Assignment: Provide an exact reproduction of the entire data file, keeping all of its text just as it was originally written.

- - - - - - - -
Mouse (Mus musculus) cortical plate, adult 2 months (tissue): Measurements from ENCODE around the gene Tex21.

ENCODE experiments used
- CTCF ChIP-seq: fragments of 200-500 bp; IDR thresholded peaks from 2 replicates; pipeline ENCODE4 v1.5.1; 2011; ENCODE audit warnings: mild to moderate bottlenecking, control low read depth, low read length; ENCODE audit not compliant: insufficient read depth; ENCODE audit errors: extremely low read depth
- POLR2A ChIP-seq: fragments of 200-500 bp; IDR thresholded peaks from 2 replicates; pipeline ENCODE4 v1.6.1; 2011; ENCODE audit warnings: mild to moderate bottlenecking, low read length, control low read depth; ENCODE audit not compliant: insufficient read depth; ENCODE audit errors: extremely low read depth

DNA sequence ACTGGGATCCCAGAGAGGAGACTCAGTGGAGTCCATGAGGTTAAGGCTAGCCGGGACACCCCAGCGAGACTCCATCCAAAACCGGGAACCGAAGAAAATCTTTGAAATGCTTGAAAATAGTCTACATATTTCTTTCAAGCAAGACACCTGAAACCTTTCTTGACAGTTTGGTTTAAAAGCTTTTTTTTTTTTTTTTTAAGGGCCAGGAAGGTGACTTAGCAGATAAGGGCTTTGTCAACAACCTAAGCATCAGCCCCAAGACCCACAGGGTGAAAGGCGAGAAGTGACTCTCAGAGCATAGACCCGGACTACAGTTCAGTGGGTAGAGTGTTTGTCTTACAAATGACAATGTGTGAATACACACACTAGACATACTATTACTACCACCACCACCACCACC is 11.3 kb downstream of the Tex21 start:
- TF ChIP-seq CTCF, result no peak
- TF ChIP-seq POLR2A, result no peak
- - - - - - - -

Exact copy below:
Mouse (Mus musculus) cortical plate, adult 2 months (tissue): Measurements from ENCODE around the gene Tex21.

ENCODE experiments used
- CTCF ChIP-seq: fragments of 200-500 bp; IDR thresholded peaks from 2 replicates; pipeline ENCODE4 v1.5.1; 2011; ENCODE audit warnings: mild to moderate bottlenecking, control low read depth, low read length; ENCODE audit not compliant: insufficient read depth; ENCODE audit errors: extremely low read depth
- POLR2A ChIP-seq: fragments of 200-500 bp; IDR thresholded peaks from 2 replicates; pipeline ENCODE4 v1.6.1; 2011; ENCODE audit warnings: mild to moderate bottlenecking, low read length, control low read depth; ENCODE audit not compliant: insufficient read depth; ENCODE audit errors: extremely low read depth

DNA sequence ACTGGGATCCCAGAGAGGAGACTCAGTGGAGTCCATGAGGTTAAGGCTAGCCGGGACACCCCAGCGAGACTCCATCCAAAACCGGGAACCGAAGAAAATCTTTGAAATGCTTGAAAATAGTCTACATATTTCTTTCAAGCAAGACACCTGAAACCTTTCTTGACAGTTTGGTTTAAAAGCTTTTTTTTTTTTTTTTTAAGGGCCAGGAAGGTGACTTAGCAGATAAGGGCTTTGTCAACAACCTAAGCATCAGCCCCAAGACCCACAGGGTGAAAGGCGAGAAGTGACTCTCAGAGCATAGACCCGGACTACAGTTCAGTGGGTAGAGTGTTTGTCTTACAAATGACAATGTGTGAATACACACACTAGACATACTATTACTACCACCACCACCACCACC is 11.3 kb downstream of the Tex21 start:
- TF ChIP-seq CTCF, result no peak
- TF ChIP-seq POLR2A, result no peak